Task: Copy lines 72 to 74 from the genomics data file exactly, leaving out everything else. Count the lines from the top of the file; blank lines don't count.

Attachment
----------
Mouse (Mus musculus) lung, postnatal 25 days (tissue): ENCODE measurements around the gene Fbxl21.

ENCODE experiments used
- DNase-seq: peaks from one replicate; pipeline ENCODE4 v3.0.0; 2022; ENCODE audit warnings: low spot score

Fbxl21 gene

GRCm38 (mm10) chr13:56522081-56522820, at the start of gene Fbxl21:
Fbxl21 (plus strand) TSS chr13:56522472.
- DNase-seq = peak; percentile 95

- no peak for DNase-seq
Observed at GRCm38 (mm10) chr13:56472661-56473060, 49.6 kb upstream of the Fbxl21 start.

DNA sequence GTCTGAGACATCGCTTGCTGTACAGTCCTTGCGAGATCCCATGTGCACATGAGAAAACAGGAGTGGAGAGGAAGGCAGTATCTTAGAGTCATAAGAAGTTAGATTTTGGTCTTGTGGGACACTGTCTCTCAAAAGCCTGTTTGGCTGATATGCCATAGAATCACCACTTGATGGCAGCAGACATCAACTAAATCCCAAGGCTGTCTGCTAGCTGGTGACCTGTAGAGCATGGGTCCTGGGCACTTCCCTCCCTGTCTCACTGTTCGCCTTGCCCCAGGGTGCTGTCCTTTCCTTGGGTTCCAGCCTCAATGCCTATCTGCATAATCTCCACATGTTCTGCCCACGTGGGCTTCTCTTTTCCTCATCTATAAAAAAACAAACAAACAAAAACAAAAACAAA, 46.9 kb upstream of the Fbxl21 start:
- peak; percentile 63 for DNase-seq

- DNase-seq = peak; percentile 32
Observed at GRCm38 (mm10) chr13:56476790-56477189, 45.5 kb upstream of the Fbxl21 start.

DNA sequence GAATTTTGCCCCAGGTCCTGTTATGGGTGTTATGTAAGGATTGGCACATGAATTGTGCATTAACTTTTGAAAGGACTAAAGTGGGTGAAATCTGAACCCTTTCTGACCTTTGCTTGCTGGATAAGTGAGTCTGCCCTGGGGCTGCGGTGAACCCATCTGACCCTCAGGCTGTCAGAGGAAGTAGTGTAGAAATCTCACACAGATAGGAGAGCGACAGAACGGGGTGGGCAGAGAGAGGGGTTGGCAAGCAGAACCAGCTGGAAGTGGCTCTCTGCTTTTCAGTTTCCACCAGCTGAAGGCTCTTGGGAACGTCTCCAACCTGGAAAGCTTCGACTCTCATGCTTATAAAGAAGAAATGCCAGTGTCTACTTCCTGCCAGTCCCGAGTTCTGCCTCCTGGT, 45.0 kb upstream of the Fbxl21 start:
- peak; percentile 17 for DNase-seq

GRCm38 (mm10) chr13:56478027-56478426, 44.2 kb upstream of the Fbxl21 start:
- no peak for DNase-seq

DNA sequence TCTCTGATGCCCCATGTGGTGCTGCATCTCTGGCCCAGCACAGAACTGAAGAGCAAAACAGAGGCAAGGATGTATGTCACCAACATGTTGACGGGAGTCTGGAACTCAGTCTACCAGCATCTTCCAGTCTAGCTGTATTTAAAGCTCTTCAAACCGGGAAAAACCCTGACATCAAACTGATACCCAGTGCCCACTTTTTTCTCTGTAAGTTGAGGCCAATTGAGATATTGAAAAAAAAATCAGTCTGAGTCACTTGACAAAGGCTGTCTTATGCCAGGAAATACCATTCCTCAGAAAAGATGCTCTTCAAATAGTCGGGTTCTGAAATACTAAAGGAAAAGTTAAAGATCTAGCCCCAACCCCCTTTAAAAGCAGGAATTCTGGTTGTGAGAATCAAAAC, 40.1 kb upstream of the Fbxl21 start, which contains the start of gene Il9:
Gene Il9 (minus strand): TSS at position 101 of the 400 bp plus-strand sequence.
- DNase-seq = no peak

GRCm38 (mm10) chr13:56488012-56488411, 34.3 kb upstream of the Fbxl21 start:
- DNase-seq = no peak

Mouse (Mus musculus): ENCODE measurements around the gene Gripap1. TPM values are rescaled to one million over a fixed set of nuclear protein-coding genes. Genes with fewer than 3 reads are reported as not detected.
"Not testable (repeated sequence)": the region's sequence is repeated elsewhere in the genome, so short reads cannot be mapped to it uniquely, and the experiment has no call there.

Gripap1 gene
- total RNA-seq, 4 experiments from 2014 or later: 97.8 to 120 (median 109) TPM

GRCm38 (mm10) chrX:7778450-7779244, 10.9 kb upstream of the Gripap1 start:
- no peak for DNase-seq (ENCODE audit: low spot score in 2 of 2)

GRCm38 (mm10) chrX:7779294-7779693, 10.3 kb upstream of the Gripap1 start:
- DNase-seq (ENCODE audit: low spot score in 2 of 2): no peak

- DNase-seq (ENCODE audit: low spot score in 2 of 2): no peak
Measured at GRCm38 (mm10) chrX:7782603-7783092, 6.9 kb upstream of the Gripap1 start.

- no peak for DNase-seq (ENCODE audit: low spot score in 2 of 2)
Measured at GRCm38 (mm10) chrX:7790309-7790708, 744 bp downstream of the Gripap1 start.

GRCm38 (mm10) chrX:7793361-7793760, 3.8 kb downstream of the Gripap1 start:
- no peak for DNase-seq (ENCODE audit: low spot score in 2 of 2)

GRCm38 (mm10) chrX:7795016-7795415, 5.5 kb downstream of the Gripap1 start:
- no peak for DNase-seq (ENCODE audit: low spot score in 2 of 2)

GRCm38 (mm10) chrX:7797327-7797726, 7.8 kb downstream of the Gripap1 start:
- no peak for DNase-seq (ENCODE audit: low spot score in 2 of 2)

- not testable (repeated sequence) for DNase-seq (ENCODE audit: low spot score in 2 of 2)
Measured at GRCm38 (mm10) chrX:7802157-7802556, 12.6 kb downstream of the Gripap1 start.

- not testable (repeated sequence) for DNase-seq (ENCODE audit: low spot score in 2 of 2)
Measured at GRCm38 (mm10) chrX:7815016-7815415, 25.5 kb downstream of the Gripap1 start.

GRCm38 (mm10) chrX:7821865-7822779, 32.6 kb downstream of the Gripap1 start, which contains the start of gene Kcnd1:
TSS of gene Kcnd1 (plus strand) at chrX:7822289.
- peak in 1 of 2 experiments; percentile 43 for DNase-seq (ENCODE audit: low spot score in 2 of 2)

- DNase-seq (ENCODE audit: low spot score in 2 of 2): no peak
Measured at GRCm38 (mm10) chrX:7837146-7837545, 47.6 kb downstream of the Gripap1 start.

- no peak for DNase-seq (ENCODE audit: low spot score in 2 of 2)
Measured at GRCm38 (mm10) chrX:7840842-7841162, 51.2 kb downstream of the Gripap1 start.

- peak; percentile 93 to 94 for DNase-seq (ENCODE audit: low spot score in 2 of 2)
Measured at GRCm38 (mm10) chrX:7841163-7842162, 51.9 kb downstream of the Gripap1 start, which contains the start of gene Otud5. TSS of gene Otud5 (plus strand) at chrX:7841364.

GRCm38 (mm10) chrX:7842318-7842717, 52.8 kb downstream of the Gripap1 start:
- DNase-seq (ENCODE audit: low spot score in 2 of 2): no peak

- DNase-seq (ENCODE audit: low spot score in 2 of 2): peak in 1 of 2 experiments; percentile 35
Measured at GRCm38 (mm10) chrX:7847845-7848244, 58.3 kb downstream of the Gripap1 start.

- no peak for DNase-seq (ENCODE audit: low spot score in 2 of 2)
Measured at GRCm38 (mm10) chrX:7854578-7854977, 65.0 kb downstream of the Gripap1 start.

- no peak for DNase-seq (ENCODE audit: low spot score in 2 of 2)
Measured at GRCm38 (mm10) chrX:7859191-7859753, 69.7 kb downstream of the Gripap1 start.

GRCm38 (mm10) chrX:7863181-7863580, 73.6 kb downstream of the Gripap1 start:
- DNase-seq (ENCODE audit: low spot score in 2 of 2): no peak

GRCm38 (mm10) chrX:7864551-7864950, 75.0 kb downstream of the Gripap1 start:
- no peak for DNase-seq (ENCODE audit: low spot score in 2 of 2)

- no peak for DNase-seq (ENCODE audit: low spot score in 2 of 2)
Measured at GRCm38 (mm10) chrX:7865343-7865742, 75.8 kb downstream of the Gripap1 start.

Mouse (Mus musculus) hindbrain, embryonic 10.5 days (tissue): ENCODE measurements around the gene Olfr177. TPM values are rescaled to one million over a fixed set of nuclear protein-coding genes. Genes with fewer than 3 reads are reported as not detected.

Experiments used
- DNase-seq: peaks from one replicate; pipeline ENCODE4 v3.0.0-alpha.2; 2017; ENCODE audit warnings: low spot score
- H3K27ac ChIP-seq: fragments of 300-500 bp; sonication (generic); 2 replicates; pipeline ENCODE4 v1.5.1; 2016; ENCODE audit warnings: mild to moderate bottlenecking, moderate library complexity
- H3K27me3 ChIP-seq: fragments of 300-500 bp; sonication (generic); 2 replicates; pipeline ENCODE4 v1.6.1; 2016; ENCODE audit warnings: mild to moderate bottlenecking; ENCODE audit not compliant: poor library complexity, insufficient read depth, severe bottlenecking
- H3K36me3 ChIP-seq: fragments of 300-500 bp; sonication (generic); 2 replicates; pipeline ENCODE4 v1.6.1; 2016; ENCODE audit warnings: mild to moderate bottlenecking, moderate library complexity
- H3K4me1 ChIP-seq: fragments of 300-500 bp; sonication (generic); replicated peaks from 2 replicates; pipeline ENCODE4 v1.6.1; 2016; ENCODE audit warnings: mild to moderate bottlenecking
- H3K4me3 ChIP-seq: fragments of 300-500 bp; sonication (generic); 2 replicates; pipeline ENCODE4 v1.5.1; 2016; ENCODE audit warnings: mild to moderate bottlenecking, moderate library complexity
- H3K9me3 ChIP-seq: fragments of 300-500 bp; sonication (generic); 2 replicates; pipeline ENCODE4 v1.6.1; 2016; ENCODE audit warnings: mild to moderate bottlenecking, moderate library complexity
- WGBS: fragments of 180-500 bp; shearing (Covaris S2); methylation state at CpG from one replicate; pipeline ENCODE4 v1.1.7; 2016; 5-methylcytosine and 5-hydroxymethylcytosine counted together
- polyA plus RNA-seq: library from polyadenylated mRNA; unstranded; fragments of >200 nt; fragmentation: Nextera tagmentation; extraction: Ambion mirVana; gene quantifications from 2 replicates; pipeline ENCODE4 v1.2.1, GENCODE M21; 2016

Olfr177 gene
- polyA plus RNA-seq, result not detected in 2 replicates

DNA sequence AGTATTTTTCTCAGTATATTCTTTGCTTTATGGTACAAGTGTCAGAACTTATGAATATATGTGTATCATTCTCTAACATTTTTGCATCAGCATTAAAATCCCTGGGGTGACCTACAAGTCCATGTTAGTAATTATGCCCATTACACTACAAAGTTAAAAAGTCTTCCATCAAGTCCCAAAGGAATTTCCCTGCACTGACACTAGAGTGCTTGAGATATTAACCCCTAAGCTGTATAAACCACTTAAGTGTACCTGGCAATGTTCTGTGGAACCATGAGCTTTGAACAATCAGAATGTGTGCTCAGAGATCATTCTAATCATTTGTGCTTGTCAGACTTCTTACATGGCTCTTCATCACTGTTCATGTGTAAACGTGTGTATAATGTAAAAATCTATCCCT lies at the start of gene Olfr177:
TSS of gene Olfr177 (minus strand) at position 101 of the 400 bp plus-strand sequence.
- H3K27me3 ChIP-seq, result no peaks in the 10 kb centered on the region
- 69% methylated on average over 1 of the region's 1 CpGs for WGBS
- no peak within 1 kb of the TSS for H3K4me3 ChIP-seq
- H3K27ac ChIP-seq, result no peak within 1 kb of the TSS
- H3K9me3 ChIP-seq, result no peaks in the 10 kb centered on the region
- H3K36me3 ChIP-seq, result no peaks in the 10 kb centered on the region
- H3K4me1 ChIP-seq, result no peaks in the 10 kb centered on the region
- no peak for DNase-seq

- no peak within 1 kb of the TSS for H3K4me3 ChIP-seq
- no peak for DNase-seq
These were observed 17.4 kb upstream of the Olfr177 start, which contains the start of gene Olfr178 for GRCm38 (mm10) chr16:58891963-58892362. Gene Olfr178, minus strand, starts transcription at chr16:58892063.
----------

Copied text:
- H3K27me3 ChIP-seq: fragments of 300-500 bp; sonication (generic); 2 replicates; pipeline ENCODE4 v1.6.1; 2016; ENCODE audit warnings: mild to moderate bottlenecking; ENCODE audit not compliant: poor library complexity, insufficient read depth, severe bottlenecking
- H3K36me3 ChIP-seq: fragments of 300-500 bp; sonication (generic); 2 replicates; pipeline ENCODE4 v1.6.1; 2016; ENCODE audit warnings: mild to moderate bottlenecking, moderate library complexity
- H3K4me1 ChIP-seq: fragments of 300-500 bp; sonication (generic); replicated peaks from 2 replicates; pipeline ENCODE4 v1.6.1; 2016; ENCODE audit warnings: mild to moderate bottlenecking